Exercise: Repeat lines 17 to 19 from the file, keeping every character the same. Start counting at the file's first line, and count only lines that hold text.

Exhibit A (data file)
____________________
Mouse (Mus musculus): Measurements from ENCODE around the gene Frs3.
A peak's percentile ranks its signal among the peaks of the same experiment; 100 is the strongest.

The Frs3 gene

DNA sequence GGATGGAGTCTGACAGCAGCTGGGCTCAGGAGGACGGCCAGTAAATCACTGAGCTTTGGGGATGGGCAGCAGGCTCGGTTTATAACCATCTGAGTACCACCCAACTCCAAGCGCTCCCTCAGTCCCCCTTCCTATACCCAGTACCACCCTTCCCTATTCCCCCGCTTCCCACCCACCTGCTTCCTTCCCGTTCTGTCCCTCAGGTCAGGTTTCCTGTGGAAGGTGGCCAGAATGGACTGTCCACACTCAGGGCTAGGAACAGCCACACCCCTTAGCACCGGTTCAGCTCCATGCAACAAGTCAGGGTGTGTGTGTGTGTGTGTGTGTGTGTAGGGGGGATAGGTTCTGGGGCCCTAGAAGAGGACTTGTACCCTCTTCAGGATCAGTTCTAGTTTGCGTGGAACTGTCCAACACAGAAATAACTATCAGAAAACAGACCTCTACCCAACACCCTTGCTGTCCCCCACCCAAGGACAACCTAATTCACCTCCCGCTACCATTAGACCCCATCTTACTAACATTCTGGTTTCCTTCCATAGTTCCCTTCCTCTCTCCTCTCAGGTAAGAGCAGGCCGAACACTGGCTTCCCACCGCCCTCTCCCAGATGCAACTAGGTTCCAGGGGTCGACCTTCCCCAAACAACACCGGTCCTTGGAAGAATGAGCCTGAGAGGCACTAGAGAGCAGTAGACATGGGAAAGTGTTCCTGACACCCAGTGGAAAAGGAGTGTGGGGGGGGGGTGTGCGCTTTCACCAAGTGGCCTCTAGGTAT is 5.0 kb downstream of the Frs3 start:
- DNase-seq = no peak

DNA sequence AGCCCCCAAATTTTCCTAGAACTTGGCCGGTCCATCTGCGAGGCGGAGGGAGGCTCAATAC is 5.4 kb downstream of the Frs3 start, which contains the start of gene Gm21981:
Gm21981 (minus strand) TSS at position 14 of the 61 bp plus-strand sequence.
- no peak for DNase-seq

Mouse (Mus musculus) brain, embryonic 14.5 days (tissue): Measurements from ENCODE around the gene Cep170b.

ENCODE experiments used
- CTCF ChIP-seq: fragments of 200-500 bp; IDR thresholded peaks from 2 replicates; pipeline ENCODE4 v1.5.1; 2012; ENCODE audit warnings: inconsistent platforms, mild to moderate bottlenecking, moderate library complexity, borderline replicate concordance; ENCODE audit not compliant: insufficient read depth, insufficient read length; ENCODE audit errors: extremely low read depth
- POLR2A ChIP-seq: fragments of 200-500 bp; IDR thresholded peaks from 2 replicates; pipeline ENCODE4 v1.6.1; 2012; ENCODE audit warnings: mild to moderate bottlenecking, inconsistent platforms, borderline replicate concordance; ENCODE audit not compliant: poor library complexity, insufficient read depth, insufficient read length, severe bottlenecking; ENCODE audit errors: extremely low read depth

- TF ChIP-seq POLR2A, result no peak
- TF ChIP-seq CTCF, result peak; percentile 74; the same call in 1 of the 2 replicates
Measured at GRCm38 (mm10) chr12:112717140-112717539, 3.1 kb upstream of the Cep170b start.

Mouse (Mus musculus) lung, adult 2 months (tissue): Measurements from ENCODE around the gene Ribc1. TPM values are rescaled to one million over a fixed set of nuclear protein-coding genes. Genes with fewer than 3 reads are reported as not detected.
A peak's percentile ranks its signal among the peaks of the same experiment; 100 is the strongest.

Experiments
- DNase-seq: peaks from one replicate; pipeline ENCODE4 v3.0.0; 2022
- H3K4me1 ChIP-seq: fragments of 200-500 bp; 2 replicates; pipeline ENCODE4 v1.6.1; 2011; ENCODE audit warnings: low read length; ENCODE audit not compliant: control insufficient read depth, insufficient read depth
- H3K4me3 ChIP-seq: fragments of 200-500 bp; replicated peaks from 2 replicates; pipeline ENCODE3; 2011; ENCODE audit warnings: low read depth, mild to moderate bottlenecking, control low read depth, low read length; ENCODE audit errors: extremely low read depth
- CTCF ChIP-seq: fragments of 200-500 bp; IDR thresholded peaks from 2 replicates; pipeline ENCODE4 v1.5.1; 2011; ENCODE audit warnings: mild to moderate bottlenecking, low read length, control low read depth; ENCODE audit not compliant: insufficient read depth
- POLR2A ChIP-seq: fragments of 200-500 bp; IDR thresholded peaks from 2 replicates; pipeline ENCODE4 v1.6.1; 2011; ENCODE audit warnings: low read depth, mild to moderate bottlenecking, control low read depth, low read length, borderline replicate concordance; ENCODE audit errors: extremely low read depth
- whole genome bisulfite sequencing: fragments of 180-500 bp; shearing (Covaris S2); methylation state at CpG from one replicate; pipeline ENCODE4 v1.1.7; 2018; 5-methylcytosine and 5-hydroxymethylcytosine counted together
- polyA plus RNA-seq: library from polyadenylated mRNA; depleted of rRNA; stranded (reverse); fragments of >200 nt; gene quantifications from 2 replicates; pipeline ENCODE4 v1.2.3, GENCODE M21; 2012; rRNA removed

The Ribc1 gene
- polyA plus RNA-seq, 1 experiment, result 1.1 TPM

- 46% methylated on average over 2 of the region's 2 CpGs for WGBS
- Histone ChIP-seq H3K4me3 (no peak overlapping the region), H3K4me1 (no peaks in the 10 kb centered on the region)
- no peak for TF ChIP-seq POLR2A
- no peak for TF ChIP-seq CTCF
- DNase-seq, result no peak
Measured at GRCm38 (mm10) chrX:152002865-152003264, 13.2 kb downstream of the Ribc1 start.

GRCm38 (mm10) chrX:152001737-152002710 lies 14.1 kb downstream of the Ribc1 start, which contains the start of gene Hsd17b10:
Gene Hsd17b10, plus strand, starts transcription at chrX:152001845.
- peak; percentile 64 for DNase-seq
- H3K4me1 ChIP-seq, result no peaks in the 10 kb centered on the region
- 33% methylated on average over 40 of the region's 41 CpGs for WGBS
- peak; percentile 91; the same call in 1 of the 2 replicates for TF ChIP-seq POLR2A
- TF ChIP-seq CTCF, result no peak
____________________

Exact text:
A peak's percentile ranks its signal among the peaks of the same experiment; 100 is the strongest.

Experiments
- DNase-seq: peaks from one replicate; pipeline ENCODE4 v3.0.0; 2022